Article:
The bottom line is that naturally-derived ingredients aren’t always best for your skin and sourcing matters. Depending on many factors, synthetic ingredients can sometimes be safer and more effective.

6. How To Help The Clean Beauty Movement

What Is Clean Beauty Images 6
Image by bernardbodo

The clean beauty collective isn’t perfect, but with your help, it can certainly be better.

Genuine clean beauty trends and brands are better for the planet and your well-being and deserve more recognition and consideration.

Educate Yourself

Take the time to educate yourself about clean beauty principles, ingredients to avoid, and the potential impacts of conventional beauty products on personal health and the environment. Stay informed about emerging research, certifications, and reputable, clean beauty brands.

Read Labels & Research Brands

When shopping for personal care products, read labels carefully to understand the ingredients used fully. Look for brands prioritizing transparency and providing clear information about sourcing and manufacturing practices.

Research brands to ensure they align with your values and are genuinely committed to better beauty.

Support Clean Beauty Brands

Choose to purchase products from clean beauty brands that align with your values. By supporting these brands, you contribute to their growth and success, encouraging the development of more clean beauty options in the market.

Spread The Word

Share your knowledge and enthusiasm for clean beauty concepts with others.

Talk to friends, family, and colleagues about the importance of clean beauty, the potential risks of conventional beauty products, and the benefits of making informed choices. Utilize social media, write reviews, or start a blog to share your experiences and recommendations.

Advocate For Change

Engage in conversations with industry professionals, retailers, and policymakers.

Encourage brands and retailers to prioritize clean beauty trends and offer cleaner options.

Support or participate in campaigns that raise awareness about the movement and advocate for stricter regulations and ingredient transparency in the beauty industry.

Reduce Waste

Think about the environmental impact of your beauty routine.

Opt for products with sustainable packaging, recycle empty containers, and reduce overall waste by switching to multipurpose products or DIY alternatives.

Practice Conscious Consumerism

Be mindful of your consumption habits and make intentional choices. Focus on quality over quantity, and avoid excessive purchasing of products you don’t need.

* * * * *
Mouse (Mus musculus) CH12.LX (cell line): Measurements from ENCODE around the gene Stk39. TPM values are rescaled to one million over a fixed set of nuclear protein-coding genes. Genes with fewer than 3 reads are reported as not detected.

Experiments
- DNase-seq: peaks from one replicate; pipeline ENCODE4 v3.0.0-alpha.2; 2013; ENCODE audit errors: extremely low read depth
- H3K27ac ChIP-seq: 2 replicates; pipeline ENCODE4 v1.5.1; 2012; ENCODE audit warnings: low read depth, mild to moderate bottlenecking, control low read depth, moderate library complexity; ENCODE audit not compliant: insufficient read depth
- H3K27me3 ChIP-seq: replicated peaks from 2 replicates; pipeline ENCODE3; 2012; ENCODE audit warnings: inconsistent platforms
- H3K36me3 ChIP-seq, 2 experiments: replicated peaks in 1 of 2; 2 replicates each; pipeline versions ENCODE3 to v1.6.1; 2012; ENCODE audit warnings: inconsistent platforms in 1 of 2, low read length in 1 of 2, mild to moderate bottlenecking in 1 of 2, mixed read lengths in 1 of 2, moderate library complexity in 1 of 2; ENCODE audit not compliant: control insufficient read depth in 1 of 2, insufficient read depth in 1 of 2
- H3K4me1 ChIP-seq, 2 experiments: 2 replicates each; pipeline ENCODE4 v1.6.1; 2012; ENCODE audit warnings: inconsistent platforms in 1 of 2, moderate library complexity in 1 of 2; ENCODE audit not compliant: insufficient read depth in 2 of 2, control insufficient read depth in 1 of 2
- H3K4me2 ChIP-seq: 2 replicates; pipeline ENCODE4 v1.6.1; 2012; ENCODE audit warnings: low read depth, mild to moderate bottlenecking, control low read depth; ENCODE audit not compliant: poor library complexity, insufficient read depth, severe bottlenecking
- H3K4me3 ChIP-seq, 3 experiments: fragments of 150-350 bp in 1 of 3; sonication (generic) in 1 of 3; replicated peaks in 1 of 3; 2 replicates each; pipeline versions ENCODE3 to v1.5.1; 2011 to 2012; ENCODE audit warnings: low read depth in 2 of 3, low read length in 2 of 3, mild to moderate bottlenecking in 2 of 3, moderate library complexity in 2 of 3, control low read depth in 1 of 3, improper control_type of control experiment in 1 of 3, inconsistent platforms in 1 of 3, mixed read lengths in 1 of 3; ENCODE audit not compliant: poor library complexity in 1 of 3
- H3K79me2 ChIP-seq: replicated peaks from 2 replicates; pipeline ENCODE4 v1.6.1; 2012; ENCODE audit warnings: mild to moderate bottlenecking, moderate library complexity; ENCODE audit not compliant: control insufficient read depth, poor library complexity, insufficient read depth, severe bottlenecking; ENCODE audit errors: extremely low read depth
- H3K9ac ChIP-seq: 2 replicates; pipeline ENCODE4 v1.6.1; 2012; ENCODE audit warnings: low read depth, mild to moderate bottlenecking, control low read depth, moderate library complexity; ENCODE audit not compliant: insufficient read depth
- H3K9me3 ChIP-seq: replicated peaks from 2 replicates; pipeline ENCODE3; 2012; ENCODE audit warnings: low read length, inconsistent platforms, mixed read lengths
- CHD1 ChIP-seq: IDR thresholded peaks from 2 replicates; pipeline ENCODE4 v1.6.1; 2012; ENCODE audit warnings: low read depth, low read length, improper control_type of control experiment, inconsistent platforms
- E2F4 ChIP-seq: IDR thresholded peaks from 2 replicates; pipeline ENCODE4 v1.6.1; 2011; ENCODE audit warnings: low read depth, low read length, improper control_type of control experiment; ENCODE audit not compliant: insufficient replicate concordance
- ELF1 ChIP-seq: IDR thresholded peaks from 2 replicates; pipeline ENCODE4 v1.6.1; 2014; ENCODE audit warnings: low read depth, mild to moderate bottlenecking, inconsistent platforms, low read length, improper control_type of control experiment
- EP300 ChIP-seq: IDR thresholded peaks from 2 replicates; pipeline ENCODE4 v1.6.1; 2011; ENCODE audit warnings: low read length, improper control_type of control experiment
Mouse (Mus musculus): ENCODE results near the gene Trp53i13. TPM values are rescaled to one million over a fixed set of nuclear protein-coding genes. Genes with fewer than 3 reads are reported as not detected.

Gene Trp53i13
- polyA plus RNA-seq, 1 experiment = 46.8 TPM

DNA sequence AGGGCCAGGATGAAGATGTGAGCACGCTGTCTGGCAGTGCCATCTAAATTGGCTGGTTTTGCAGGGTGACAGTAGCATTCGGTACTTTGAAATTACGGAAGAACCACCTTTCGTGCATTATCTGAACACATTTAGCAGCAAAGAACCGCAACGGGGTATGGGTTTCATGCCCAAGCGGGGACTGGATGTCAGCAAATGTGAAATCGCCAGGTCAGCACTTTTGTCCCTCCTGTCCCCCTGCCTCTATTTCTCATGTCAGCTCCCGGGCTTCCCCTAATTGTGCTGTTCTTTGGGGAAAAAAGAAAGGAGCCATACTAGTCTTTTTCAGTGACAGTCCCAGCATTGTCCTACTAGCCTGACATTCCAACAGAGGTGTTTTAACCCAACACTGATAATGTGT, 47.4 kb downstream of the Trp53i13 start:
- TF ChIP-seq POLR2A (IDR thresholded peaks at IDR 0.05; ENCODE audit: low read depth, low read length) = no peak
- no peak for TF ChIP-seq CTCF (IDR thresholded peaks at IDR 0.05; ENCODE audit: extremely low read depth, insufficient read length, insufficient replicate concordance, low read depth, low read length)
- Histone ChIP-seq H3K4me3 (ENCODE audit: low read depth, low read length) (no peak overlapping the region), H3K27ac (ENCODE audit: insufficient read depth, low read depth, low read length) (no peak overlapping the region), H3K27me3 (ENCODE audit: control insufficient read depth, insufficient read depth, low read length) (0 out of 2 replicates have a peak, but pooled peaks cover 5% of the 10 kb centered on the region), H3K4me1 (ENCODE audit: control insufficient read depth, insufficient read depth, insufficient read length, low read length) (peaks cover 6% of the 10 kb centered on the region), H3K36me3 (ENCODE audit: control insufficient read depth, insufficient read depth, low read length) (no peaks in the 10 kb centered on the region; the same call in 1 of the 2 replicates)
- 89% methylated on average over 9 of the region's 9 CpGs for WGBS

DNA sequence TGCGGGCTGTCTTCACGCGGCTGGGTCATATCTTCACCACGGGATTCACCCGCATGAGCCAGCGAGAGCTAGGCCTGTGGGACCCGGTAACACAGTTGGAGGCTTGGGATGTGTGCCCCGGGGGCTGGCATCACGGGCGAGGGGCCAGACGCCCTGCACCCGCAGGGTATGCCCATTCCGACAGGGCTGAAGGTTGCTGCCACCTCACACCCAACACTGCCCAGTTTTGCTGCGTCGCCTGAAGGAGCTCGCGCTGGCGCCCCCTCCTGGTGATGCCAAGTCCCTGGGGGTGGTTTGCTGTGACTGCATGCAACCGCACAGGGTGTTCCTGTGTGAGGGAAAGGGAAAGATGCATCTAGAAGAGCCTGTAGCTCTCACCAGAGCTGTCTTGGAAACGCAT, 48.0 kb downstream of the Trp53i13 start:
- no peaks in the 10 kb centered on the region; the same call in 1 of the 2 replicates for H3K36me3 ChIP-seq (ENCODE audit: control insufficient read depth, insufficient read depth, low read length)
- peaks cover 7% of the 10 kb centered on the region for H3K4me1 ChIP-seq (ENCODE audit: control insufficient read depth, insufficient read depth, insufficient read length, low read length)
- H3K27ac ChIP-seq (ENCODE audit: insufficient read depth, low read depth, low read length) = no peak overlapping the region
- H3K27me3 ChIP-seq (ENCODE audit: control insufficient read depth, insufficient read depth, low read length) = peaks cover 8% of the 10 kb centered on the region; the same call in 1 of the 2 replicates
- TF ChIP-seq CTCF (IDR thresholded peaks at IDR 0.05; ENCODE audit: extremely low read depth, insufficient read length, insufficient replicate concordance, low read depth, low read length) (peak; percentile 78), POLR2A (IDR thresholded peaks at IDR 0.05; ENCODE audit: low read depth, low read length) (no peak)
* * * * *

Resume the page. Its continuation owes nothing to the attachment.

Choose products that fit your values, whether clean beauty, cruelty-free, organic, or other ethical considerations.

Support Non-Profit Organizations

Contribute to non-profit organizations and initiatives that promote clean beauty, sustainable practices, and safe cosmetics.

By supporting these organizations financially or through volunteer work, you help advance their missions and raise awareness about genuine clean beauty.

Even small actions can make a difference in helping grow the clean beauty space. By being a conscious consumer and advocating for change, you can contribute to a healthier, more sustainable beauty industry.

7. Advice For Choosing Clean Beauty Products

Cutting through the noise in the clean beauty world can be confusing. Searching for the best clean brands requires planning and careful thought—all part of the fun of eco-fying your skincare routine.

The best way to work out if a ‘clean’ skincare product does what it says on the packaging is to look for external certifications that prove they’re holding their claims to account.

Certified organic skincare, in particular, proves all product ingredients are free from harmful pesticides.

The main certifications to look out for include the following:

Speaking of the EWG, their Skin Deep database is an excellent resource to look up ingredients and do your own research on the safety of natural and synthetic ingredients alike.

Or look up ingredients as you shop out and about with the Think Dirty app.

Another helpful tactic is to pay attention to brands that actively encourage you to look at their ingredient lists to make informed decisions about what you want to avoid.

Closing Thoughts On Clean Beauty & Skincare

As consumers become more concerned with what goes into the products we put on our skin, the clean beauty movement will respond, evolve, and grow.

In fact, the global clean beauty market is estimated to be worth $14.6 billion by 2028.

Technology has a huge part to play in this. Advancements mean manufacturers can create products less harmful to our skin and the planet, utilizing synthetic ingredients or sustainably sourcing natural ones.

We’ll likely see ‘clean’ or ‘natural’ labels on more items and brands. This is a good thing in theory, but, as we’ve mentioned, it also risks greenwashing and consumers being misled, especially if the lack of industry regulation continues.

A cleaner beauty industry should be embraced and encouraged, but never accepted blindly.

Remember to research, ask questions, support genuine brands, and treat your skin carefully—oh, and share this article so that others can as well.